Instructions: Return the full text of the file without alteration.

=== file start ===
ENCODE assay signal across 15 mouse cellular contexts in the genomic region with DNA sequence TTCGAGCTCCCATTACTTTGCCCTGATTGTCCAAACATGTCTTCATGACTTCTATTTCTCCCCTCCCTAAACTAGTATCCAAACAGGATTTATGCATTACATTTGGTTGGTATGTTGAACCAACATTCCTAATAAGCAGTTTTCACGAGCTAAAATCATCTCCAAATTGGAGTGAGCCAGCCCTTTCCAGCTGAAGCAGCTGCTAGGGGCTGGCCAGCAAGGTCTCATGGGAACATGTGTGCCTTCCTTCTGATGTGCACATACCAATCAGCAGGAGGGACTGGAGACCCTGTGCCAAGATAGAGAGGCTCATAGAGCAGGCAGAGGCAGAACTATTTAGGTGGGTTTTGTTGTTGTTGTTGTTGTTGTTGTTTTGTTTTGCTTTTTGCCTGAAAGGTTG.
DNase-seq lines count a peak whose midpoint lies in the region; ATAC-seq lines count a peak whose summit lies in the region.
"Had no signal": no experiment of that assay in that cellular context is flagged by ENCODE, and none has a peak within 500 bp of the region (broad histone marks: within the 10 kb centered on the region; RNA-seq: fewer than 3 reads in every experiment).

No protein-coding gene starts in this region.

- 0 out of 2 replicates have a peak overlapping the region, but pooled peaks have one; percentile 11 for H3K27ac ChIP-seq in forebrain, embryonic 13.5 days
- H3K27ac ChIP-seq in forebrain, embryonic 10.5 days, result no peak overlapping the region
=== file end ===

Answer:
ENCODE assay signal across 15 mouse cellular contexts in the genomic region with DNA sequence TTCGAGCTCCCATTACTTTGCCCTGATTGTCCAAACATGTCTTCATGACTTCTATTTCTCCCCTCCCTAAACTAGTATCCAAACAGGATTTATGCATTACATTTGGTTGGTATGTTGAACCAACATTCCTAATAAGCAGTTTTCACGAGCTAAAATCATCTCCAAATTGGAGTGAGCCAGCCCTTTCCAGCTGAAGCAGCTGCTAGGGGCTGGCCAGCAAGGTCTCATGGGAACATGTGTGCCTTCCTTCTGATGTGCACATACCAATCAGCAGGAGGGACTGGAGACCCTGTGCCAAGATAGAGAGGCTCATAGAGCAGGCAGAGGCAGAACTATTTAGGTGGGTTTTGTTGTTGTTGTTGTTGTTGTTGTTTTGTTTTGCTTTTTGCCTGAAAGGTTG.
DNase-seq lines count a peak whose midpoint lies in the region; ATAC-seq lines count a peak whose summit lies in the region.
"Had no signal": no experiment of that assay in that cellular context is flagged by ENCODE, and none has a peak within 500 bp of the region (broad histone marks: within the 10 kb centered on the region; RNA-seq: fewer than 3 reads in every experiment).

No protein-coding gene starts in this region.

- 0 out of 2 replicates have a peak overlapping the region, but pooled peaks have one; percentile 11 for H3K27ac ChIP-seq in forebrain, embryonic 13.5 days
- H3K27ac ChIP-seq in forebrain, embryonic 10.5 days, result no peak overlapping the region